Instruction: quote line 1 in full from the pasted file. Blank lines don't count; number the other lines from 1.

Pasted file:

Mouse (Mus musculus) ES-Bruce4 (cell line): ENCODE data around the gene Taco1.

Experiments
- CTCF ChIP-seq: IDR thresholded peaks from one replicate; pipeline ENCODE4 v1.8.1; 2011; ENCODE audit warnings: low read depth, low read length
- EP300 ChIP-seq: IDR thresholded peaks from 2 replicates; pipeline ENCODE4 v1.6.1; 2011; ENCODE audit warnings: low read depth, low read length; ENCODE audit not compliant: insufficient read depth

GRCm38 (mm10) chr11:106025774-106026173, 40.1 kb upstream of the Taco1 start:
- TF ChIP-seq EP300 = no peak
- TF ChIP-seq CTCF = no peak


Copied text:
Mouse (Mus musculus) ES-Bruce4 (cell line): ENCODE data around the gene Taco1.